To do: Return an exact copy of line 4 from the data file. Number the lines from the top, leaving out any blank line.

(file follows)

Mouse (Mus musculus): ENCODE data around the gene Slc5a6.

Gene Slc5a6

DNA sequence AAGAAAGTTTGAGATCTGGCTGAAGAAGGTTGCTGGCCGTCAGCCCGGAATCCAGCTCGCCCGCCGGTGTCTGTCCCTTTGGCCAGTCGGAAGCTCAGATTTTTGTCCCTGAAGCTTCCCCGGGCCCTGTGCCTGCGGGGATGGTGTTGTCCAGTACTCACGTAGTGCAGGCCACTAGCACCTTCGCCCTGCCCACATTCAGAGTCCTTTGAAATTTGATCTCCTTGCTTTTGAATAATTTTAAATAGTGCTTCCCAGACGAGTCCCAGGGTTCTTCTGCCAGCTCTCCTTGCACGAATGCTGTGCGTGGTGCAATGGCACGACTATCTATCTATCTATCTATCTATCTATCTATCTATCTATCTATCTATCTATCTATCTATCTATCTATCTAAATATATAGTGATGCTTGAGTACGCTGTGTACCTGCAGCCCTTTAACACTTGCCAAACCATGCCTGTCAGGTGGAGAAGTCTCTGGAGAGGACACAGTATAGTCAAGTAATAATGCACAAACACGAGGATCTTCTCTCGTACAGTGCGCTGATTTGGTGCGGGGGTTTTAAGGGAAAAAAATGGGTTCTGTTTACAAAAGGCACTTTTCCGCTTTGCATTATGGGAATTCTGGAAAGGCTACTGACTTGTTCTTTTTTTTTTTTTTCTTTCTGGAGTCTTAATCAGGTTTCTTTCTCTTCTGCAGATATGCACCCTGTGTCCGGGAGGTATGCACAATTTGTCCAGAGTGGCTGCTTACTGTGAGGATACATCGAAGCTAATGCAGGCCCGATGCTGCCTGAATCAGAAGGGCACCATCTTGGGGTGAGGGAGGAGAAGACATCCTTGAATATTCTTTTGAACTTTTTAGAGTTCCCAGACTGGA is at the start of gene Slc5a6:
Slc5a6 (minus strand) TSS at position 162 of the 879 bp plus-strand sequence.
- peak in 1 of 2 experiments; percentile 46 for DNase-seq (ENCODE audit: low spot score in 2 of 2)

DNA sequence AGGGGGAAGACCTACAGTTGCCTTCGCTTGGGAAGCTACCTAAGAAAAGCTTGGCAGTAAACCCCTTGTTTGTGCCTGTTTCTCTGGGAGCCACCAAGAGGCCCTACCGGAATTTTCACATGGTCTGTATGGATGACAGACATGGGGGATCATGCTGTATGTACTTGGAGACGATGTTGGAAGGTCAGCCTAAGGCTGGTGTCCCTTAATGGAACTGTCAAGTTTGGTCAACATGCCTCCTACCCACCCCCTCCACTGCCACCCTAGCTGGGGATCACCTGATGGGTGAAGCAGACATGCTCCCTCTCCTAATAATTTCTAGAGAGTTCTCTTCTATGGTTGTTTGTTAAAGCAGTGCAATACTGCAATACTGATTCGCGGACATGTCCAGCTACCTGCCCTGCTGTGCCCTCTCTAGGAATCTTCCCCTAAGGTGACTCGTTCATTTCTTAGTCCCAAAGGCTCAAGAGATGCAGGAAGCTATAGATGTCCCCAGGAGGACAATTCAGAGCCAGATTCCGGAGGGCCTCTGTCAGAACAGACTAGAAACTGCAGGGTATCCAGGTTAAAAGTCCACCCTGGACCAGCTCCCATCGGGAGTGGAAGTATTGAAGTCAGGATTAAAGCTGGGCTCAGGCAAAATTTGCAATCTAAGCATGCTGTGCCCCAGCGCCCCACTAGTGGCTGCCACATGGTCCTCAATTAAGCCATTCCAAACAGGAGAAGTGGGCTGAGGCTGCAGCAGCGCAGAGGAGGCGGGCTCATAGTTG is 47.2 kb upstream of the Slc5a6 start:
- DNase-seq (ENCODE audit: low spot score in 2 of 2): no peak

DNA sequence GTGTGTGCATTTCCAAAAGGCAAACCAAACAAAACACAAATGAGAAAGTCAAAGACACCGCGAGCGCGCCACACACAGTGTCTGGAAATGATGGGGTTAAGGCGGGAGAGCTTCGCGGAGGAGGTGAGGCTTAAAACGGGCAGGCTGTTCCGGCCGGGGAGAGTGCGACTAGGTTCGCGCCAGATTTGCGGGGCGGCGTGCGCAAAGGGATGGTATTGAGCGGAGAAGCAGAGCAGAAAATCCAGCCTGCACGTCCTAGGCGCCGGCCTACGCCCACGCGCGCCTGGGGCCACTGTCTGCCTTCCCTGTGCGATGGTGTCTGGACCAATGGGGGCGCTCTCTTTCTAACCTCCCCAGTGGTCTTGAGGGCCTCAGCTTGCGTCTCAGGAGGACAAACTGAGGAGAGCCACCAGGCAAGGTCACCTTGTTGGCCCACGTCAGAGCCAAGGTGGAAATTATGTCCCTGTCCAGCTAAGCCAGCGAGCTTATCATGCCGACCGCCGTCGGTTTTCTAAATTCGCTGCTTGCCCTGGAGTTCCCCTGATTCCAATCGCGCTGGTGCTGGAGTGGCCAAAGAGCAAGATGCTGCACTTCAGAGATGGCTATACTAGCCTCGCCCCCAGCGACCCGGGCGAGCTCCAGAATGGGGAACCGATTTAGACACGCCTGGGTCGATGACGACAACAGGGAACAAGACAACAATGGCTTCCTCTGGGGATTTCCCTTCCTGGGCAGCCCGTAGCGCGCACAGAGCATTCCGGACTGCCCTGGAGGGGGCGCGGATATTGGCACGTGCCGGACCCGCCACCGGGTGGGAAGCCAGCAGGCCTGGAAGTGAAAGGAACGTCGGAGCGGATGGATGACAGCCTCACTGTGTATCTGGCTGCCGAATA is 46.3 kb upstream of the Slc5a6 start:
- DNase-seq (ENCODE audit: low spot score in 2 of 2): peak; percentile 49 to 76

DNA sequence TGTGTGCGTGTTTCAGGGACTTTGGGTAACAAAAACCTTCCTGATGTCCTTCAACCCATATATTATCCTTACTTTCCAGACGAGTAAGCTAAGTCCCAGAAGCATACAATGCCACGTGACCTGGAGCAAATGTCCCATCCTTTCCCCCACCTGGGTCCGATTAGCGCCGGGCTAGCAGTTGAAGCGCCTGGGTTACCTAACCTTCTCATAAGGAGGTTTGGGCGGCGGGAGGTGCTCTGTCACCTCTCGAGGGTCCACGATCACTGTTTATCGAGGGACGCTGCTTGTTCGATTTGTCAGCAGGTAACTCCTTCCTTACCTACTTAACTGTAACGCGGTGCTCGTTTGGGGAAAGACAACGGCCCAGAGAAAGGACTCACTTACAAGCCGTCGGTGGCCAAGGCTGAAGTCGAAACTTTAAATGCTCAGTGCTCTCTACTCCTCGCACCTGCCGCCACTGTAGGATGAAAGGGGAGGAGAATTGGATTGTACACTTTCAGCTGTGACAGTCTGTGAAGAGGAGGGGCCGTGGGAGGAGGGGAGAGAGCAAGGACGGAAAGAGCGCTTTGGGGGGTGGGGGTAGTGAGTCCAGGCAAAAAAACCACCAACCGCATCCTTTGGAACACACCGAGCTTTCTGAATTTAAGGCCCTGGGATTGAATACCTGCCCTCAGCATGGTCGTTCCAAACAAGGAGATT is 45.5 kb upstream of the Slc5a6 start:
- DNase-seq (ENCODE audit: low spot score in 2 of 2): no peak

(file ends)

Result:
Slc5a6 (minus strand) TSS at position 162 of the 879 bp plus-strand sequence.